Analyst: Good year for independent refiners

Although the summer season of gasoline demand in the US has barely started, an analyst says, "It already looks like 2007 will be the best year yet for the independent refiners."

Sam Fletcher
Senior Writer

Although the summer season of gasoline demand in the US has barely started, Eitan Bernstein of Friedman, Billings, Ramsey & Co. Inc., Arlington, Va., said, "It already looks like 2007 will be the best year yet for the independent refiners."

As of the first week of June, he said, "US refining margin indicators have averaged 37% above comparable year-ago levels and, with gasoline inventories near record lows, rising demand, and ongoing supply constraints, we believe that the current high refining margin environment is likely to continue with any unexpected supply disruptions producing price spikes. Additionally, it is important to note that the issues that contributed to the current supply situation (i.e., rising demand, an aging refinery fleet, more stringent environmental regulations, and a stretched labor force) suggest that the broader upward trend in refining margins may continue longer than most investors expect."

Gasoline inventories will likely remain low through the summer, said Bernstein. "US gasoline inventories have fallen by nearly 15% over the past few months and are now 5% below comparable prior-year levels. This is due to a combination of strong domestic consumption growth (plus 1.7% year-to-date), a heavier-than-normal spring maintenance season, and a decline from last year's record import levels. While inventories have recently begun rising, they remain well below comparable year-ago levels and will likely stay low through the summer."

He said US gasoline inventories would have to increase a total of 9 million bbl over the next 3 months to catch up to 2006 levels by the end of summer. "However, over the past 3 years, gasoline inventories have fallen by an average of 10 million bbl during the summer months, with the best year having shown no change in inventories and the worst year having experienced a 27 million bbl drop, as a very active Gulf of Mexico hurricane season materially reduced production," Bernstein said.

The US Energy Information Administration reported a larger-than-expected jump in commercial US gasoline stocks, up 3.5 million bbl to 201.5 million bbl in the week ended June 1, the latest period available before deadline. That "marked the fifth straight rise in US gasoline inventories; however, the sluggish return and string of refinery maintenance issues, combined with strong gasoline demand, has left gasoline inventories significantly below the 5-year average," said analysts in the Houston office of Raymond James & Associates Inc.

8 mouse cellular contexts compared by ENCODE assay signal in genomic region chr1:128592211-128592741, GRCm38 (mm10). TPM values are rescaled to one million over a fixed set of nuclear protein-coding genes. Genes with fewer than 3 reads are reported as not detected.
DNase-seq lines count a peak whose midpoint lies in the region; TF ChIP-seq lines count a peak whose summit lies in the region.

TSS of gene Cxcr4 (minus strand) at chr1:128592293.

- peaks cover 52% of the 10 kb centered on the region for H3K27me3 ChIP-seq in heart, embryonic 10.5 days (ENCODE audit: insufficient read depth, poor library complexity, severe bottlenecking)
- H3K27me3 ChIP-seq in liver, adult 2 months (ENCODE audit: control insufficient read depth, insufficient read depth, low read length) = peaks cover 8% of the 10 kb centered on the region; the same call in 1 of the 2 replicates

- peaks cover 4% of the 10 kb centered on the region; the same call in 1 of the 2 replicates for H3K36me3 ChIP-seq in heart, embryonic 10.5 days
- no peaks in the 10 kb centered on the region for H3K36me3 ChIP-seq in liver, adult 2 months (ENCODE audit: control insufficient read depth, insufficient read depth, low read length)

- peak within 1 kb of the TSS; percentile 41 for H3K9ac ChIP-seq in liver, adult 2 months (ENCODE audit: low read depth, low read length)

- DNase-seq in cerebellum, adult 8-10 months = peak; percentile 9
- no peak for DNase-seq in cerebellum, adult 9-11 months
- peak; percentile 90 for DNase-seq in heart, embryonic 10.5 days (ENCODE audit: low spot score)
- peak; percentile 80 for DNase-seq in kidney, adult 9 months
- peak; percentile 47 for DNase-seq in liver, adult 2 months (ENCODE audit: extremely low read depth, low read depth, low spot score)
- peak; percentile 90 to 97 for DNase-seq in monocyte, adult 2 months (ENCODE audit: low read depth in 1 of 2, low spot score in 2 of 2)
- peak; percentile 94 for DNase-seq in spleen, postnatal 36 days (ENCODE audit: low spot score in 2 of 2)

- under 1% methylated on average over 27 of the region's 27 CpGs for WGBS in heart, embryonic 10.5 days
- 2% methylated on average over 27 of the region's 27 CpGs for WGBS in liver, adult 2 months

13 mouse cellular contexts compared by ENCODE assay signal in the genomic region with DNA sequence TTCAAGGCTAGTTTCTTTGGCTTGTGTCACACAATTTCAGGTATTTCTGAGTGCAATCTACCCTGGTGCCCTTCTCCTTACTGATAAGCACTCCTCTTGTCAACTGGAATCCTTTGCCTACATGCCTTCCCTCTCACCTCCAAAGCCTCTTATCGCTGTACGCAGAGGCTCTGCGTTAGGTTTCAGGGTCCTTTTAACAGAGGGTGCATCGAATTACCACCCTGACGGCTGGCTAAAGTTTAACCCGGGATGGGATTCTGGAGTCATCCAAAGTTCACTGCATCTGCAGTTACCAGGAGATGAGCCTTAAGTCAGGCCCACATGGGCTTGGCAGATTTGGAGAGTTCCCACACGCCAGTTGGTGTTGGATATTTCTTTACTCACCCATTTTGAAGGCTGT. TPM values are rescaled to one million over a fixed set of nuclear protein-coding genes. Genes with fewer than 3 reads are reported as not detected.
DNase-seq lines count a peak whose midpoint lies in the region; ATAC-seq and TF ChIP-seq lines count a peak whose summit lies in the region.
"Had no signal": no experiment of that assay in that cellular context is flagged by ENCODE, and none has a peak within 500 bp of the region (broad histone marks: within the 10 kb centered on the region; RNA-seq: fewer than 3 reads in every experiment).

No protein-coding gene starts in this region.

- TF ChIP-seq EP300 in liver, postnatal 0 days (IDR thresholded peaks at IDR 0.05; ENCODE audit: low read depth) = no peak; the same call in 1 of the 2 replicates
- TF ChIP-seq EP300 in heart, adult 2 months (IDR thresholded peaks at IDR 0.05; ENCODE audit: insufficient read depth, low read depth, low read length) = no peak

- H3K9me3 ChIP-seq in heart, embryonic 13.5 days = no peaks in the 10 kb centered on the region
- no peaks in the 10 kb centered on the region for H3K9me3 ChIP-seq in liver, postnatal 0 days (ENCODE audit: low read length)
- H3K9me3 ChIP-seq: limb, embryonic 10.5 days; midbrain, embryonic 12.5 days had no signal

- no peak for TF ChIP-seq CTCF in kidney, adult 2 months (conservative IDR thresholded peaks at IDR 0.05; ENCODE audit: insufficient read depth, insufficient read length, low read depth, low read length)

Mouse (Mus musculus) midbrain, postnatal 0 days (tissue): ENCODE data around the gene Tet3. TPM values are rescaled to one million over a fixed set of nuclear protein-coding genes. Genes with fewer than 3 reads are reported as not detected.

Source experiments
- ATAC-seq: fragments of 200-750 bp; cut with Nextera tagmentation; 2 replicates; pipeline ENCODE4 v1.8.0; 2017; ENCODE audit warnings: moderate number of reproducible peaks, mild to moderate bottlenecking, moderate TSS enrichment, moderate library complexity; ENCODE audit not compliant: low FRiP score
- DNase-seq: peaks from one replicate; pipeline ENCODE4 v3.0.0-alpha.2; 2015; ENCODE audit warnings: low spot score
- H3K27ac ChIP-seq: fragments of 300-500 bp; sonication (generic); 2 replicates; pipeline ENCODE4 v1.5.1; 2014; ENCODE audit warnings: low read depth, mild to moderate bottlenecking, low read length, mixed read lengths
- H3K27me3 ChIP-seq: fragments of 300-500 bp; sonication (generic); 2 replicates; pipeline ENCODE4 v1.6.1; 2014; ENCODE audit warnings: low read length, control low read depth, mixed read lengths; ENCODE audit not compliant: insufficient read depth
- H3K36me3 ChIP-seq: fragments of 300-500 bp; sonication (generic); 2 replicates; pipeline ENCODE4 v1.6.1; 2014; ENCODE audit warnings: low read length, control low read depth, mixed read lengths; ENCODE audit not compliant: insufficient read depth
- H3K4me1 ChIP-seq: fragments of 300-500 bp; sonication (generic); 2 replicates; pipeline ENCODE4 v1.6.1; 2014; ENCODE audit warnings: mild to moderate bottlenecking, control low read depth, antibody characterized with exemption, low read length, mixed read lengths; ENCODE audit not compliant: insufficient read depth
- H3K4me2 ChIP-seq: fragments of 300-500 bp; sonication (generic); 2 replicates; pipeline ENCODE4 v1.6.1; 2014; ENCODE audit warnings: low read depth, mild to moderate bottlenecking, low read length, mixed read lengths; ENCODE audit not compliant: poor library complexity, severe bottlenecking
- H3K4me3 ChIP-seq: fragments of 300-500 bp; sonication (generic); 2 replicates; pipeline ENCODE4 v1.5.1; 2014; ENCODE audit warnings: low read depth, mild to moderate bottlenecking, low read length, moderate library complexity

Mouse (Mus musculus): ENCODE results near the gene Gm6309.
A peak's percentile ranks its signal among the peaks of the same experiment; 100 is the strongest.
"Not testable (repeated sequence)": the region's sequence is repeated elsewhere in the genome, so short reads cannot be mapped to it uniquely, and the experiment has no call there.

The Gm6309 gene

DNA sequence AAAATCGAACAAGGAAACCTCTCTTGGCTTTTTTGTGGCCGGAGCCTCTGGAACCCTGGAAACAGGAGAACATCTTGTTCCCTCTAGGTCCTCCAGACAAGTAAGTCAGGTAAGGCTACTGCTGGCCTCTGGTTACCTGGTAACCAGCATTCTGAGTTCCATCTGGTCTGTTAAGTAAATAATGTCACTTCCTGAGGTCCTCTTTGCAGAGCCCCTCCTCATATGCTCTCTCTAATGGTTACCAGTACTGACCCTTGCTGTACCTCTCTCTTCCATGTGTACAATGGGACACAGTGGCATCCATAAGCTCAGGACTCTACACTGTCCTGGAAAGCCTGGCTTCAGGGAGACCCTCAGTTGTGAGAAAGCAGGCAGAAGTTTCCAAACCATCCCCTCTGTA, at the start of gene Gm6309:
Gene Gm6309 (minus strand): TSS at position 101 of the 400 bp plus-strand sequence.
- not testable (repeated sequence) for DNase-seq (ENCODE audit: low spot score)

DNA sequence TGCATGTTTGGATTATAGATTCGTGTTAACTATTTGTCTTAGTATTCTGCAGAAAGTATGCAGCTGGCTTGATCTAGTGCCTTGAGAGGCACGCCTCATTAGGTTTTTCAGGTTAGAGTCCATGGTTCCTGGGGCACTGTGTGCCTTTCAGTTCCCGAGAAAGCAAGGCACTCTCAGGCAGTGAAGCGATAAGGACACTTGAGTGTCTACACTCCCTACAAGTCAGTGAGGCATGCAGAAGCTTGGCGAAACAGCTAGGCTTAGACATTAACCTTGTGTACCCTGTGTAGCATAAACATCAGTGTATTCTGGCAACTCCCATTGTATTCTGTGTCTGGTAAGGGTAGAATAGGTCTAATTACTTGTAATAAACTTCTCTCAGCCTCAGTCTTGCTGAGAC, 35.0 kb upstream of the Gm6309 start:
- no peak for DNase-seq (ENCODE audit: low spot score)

Interest rates
Despite some earlier bullish indicators, crude futures prices suffered a moderate loss in the week ended June 8 as investors' concerns that higher interest rates could slow economic growth triggered a slump across the commodities markets in the last trading session.

Crude prices rallied earlier in the week as Cyclone Gonu threatened Middle East oil supplies, reports circulated of a Turkish invasion of Iraq, and officials of the Organization of Petroleum Exporting Countries again said they would react only to supply and demand fundamentals, not high oil prices. "In the end, there has been so far no report of Gonu-linked damages to oil installations, Turkey did not invade Iraq, and the OPEC statement is a repeat of what they have been saying for more than a year," said Olivier Jakob, managing director of Petromatrix GMBH, Zug, Switzerland.

However, he said, "The market is in a phase of reacting to bullish items and discounting their nonconfirmation. As long as it stays in that mode it will find further supporting items such as strikes in Nigeria or Brazil but will need at one stage some confirmation of the disruption premium it is adding to the flat price."

Such confirmation was not forthcoming as Oman's only oil terminal resumed operations June 8 after being closed for 3 days by the dissipating Cyclone Gonu. But a price decline on June 8 was tempered in early trading "by news that Norway's mature oil fields reduced their monthly production by 7.4%, a downward trend that we expect to continue," said Raymond James analysts.

The July contract for benchmark US light, sweet crudes escalated by $1.13 to $66.21/bbl June 4 on the New York Mercantile Exchange. Cyclone Gonu churned through the Arabian Sea with the force of a Category 5 hurricane, potentially threatening shipments of a fifth of the world's oil through the nearby Strait of Hormuz. The contract dropped 60¢/bbl in profit-taking on June 5. But it recouped 35¢/bbl in the next session and gained 97¢ to $66.93/bbl June 7, the highest front closing price in more than a month on NYMEX. On June 8, however, it fell $2.17 to $64.76/bbl, down 32¢/bbl for that week.

(Online June 11, 2007; author's e-mail:

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